U.S. Representative Jane Harman, a Democrat from California, has some not exactly complimentary things to say about the Bush Administration. Specifically Harman accuses Team Bush of "overstating the case" on weapons of mass destruction with regard to Iraq, as well as on ties between al Qaeda and Saddam Hussein's now deposed regime.


"The United States appears to be on the brink of sending troops to end the brutal civil war in Liberia," Adrian Blomfield writes in today's Telegraph. "Officials in Washington met round the clock over the weekend to plan a possible armed response - its first mission to Africa since the disastrous intervention in Somalia almost a decade ago. A statement is expected within the next few days, possibly as early as this evening."

Sunday, June 29, 2003
"As US forces discovered the bodies of two soldiers, missing since Wednesday, and a guerrilla ambush killed a further serviceman and wounded four others, a senior American officer warned: 'The first clear message that we have to take out of here is that this war is not over. I think that is pretty clear to all of us,'" Jo Dillon writes in today's Independent.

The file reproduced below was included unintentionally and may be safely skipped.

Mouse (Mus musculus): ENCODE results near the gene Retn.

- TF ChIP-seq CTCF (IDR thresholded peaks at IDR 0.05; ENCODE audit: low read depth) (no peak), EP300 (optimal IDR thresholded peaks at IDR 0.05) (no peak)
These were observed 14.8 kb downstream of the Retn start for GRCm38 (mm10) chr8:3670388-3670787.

Let's see how long the truce lasts.


Up till a year ago I lived just a few blocks east of this Chicago "porch collapse."


Peter Kuper's take on Franz Kafka's The Metamorphosis looks like it will be interesting.


The Simpsons Lures

Saturday, June 28, 2003
A solution that could have been, and perhaps still could be

Remember the suspected bioweapons lab trailers that were found in Iraq about a month ago? You know the ones that went from being a weapon of mass destruction to not being a weapon of mass destruction in a period of no more than seven days and which reportedly are believed by British intelligence to have been used for artillery balloons. The latest word, as reported by the AP, is that the Central Intelligence Agency is sticking by its finding that the trailers were likely part of a bioweapons lab, despite a State Department claim to the contrary.

The CIA's view seems to be the most popular in the White House. "The President believes that they [the CIA], in this instance, have the best judgment because they were in the most authoritative position to have accurate information," White House Press Secretary Ari Fleischer said on Thursday. "It's not only the President who thinks that, but so, too, does the Secretary of State."

This may be true and, for the sake of making a cheap semi-humorous political point, I will assume it is. I now plan to doubt just about everything that comes out of the State Department.